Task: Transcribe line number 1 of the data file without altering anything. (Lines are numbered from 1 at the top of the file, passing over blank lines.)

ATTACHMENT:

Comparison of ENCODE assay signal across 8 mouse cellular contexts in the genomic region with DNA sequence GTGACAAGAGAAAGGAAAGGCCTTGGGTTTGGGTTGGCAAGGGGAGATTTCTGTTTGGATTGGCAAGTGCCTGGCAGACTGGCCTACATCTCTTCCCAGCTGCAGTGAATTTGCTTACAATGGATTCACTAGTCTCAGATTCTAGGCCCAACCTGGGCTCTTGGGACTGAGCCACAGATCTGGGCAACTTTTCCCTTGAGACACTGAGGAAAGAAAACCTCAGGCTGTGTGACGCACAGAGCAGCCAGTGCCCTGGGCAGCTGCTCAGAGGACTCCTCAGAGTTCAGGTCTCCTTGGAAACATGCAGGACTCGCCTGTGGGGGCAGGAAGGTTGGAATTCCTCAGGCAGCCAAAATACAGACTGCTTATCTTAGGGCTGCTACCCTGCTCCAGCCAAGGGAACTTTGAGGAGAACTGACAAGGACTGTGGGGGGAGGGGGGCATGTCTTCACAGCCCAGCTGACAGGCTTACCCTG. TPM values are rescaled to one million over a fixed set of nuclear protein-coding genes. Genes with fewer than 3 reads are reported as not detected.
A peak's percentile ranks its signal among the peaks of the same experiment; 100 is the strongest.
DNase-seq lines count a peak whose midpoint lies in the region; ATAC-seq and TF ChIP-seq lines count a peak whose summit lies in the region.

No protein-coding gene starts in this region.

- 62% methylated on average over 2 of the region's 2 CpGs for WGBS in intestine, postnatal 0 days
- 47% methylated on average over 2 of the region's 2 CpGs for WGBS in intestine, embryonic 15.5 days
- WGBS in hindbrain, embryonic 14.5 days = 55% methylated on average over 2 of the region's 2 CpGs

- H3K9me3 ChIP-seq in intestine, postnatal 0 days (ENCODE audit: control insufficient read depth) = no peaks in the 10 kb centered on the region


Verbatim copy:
Comparison of ENCODE assay signal across 8 mouse cellular contexts in the genomic region with DNA sequence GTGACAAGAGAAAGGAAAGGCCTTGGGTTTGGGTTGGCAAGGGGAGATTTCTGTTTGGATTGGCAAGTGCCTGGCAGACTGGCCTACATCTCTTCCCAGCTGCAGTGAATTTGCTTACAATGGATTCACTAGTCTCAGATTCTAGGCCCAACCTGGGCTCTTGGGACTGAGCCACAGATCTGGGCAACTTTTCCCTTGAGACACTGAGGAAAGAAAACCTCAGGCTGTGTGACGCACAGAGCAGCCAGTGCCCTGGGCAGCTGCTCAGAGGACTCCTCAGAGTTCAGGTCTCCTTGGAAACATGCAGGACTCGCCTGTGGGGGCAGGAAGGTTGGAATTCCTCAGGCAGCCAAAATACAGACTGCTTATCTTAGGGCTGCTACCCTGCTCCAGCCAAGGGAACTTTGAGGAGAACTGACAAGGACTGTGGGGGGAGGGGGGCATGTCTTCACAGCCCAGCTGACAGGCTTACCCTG. TPM values are rescaled to one million over a fixed set of nuclear protein-coding genes. Genes with fewer than 3 reads are reported as not detected.